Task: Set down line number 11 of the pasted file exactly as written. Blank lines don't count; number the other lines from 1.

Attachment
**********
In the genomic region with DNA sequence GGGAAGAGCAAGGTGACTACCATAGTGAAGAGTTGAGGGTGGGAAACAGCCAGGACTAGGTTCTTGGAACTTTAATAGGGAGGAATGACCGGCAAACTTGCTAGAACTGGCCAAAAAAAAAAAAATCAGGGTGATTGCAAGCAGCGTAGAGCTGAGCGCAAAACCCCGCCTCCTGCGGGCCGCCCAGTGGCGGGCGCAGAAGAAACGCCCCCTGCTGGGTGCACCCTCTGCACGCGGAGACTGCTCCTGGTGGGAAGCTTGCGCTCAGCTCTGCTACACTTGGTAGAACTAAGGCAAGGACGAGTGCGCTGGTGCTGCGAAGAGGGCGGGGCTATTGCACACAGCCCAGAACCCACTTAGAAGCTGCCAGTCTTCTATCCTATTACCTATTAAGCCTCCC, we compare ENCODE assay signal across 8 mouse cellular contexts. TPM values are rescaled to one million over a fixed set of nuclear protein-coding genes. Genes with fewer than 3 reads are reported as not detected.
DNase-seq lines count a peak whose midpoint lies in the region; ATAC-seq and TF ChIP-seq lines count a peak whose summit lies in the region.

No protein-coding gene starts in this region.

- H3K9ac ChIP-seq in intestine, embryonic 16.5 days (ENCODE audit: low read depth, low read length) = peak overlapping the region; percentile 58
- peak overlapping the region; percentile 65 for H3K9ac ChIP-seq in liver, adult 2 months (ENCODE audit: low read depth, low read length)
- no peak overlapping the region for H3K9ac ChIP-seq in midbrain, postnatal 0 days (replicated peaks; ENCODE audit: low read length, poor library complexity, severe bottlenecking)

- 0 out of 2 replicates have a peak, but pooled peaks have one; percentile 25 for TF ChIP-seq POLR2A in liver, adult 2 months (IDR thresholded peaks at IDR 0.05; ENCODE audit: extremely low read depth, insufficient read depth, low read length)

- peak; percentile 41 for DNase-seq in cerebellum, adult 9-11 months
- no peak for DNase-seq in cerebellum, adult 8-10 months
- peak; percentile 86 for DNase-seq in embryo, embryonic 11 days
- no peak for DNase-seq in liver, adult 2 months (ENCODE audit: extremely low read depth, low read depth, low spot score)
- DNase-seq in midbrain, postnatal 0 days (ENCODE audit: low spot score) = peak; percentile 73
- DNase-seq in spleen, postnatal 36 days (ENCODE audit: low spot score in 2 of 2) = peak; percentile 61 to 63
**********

- no peak for DNase-seq in liver, adult 2 months (ENCODE audit: extremely low read depth, low read depth, low spot score)